Autism is a class of varied neurodevelopmental disorders that can adversely affect social, behavioral, cognitive, and communication skills. According to Autism Speaks and Harvard Medical School, more and more students diagnosed with Autism Spectrum Disorder (ASD) are attending college than ever before. In fact, in the Harvard Medical School whitepaper they expect this trend to continue for the foreseeable future.
What is driving this trend of more students with ASD attending college? A few factors seem to be coalescing together to drive this trend, notably the number of clinically diagnosed children in the last two decades coupled with adaptations made by colleges and universities.
On the demand ledger, the number of children and young adults diagnosed with ASD in the United States in 2000 was 1 in 150 and a few short years later it increased to 1 in 50. Inside these numbers, we can see changes in a few components increasing the prevalence of ASD which includes improved screening techniques, alternations in the diagnostic specifications, heightened awareness, along with improved tools for higher-functioning individuals with ASD.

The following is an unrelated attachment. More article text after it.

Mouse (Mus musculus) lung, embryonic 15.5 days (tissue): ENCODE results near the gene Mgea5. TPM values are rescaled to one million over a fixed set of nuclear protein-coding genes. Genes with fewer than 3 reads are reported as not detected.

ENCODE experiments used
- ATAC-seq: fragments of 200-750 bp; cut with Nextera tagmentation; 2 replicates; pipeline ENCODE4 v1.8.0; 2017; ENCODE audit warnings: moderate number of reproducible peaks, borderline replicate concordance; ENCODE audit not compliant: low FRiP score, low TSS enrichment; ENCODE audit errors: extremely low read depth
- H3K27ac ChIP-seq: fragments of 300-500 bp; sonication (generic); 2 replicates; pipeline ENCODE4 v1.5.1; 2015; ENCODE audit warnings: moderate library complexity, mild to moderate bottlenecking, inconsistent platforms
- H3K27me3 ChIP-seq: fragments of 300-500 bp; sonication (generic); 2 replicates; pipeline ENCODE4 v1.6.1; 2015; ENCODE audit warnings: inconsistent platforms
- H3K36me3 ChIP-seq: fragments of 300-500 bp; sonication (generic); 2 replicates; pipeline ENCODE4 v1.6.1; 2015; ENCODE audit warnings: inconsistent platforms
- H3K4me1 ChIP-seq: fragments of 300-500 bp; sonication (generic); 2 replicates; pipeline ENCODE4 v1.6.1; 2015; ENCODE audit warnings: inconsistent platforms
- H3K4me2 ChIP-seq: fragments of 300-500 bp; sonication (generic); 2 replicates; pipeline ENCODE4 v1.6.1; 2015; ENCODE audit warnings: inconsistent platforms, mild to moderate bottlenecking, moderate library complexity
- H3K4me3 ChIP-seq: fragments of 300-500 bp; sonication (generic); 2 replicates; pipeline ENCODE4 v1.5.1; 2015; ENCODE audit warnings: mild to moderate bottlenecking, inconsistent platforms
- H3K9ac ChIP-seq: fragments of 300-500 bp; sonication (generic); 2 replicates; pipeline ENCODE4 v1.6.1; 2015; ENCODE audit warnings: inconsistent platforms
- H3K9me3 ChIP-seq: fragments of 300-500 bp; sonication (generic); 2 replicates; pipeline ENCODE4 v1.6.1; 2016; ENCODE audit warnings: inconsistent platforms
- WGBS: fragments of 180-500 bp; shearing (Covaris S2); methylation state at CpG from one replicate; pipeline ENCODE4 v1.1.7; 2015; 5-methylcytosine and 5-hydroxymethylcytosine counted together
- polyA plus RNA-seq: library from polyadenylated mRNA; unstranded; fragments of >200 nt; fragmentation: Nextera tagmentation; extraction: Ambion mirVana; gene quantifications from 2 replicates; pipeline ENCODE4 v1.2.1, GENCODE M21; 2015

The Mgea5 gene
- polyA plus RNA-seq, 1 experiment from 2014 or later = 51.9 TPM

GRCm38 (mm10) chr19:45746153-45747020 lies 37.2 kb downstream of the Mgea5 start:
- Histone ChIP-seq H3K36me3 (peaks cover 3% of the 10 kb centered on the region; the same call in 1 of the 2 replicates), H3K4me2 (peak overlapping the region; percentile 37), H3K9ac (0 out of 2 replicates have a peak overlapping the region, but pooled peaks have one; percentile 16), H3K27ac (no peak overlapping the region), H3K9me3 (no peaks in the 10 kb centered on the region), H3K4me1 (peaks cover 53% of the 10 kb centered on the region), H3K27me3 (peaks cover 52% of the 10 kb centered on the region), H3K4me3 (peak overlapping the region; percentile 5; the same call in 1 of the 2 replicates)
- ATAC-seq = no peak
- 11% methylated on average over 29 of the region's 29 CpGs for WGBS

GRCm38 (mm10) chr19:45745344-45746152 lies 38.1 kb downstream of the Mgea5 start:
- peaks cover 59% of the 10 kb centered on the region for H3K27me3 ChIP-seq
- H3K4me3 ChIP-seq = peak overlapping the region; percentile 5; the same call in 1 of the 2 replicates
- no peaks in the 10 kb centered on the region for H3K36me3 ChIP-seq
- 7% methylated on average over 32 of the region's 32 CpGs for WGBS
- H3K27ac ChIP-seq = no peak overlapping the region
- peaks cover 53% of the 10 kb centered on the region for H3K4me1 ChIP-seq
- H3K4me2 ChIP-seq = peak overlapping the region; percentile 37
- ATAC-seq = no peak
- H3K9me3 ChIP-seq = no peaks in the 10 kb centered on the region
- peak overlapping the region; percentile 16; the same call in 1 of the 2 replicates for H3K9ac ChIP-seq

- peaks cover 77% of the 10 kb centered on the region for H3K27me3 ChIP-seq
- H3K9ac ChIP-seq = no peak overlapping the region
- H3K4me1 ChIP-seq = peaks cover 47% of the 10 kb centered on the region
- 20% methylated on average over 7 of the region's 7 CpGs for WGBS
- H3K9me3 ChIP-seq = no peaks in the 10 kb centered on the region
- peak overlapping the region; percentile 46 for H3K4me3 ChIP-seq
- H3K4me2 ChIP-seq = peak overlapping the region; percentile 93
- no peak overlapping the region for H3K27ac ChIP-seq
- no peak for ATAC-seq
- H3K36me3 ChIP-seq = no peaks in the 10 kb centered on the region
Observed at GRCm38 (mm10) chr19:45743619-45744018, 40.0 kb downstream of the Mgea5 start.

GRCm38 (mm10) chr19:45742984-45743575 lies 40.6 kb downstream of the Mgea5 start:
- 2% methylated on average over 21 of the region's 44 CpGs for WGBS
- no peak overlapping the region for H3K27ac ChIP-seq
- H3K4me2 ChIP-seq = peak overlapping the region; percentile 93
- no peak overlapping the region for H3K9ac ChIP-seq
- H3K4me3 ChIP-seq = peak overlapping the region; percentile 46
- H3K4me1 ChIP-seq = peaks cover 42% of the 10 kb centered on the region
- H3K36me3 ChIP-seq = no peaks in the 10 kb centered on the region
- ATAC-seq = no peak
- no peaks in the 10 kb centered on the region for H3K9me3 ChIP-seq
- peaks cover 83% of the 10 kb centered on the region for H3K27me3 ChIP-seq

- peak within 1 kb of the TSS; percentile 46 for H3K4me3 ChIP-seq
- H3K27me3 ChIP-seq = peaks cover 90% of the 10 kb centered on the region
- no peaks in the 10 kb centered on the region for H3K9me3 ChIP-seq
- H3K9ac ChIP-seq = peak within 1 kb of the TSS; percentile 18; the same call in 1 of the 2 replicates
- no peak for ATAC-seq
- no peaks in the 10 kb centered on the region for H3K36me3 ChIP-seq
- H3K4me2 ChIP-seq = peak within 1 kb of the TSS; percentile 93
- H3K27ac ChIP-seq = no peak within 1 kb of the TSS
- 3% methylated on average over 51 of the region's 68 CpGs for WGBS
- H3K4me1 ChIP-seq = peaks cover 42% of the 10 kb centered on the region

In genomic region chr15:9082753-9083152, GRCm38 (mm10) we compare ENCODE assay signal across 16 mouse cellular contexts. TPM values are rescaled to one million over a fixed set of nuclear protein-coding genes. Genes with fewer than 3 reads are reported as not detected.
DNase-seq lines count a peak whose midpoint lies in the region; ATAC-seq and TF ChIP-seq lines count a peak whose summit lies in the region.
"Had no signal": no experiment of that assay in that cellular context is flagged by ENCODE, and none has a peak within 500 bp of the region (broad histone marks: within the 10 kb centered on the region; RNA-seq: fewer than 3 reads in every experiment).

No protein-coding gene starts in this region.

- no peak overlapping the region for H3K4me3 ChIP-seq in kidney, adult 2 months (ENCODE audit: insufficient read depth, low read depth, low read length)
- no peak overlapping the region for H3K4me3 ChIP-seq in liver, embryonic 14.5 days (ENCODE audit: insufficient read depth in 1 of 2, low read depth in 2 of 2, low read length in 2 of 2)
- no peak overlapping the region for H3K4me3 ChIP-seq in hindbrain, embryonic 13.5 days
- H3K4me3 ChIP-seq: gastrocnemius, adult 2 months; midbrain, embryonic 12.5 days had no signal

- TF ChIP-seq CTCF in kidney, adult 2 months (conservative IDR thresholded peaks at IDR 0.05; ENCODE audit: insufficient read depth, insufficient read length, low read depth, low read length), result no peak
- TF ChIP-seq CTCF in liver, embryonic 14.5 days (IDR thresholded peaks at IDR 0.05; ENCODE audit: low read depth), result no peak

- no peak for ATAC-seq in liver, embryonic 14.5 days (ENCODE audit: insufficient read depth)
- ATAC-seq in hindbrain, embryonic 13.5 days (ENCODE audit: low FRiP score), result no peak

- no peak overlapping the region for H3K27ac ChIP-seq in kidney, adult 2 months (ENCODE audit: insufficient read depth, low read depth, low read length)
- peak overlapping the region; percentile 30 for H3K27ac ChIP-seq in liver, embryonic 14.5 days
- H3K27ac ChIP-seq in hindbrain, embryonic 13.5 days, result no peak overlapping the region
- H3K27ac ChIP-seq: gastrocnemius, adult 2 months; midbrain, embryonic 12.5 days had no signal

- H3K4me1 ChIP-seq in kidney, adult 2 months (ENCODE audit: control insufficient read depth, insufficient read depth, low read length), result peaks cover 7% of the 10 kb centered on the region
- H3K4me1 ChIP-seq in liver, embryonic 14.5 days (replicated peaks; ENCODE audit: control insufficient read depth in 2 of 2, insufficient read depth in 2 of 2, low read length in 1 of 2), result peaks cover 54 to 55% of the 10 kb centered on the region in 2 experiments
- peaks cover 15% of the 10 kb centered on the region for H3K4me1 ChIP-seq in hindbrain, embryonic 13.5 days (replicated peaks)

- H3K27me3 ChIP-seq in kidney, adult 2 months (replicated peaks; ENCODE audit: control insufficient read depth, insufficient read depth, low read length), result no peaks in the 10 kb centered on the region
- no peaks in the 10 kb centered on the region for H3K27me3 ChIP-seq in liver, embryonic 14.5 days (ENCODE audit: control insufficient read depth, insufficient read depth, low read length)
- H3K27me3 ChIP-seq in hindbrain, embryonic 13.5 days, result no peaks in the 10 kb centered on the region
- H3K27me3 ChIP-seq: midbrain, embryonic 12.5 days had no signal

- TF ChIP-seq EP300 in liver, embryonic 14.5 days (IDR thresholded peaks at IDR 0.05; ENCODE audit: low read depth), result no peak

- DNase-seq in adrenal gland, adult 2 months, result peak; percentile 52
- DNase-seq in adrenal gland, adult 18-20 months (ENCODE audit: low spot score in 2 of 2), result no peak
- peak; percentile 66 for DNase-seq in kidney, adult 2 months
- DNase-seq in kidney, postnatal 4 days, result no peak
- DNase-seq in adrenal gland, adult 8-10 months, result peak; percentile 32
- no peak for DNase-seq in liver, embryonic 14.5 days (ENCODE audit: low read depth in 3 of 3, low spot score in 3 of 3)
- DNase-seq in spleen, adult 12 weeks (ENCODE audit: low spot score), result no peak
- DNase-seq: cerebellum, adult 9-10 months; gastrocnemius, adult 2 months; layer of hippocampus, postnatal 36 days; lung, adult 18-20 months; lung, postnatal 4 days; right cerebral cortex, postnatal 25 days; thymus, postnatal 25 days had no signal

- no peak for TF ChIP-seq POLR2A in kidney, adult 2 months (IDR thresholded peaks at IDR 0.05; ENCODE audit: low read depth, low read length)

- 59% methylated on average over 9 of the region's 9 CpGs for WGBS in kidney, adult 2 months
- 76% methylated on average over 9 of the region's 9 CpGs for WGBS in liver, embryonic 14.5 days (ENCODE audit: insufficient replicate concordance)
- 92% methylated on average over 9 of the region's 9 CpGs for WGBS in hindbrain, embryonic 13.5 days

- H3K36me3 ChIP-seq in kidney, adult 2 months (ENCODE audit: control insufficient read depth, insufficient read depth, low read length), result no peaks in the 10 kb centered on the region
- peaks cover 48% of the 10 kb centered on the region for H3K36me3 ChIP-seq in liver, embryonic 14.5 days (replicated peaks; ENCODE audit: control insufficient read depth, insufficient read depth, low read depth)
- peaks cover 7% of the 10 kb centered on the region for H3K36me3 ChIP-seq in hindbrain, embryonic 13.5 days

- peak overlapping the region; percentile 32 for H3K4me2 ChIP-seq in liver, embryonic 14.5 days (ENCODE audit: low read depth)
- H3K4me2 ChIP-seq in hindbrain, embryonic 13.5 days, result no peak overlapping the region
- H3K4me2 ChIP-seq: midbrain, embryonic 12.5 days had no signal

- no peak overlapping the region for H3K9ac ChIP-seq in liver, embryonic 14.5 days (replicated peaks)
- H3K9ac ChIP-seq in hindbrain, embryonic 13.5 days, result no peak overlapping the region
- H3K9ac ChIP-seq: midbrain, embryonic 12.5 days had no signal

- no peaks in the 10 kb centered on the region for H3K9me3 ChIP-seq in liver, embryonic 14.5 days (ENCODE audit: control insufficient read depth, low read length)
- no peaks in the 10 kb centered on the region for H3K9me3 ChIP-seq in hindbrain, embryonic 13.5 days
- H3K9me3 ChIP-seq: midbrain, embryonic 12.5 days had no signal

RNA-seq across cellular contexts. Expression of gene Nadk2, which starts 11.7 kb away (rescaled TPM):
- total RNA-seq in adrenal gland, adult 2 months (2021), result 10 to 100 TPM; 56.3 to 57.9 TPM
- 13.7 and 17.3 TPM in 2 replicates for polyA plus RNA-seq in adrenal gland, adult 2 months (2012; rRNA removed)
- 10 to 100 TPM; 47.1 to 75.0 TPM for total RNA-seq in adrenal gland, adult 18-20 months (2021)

On the other hand, higher education institutions have been working hard to improve the transition to college for students diagnosed with ASD and provide improved tools and better support systems while in college. The Journal of Autism and Developmental Disorders published a paper specifically related to the increase in college attendance following the completion of a nine year longitudinal study. Data from the myriad ASD organizations point to an improved college campus engagement, reducing the stigma associated with autism, promoting self-advocacy, and systems to better reach students with ASD.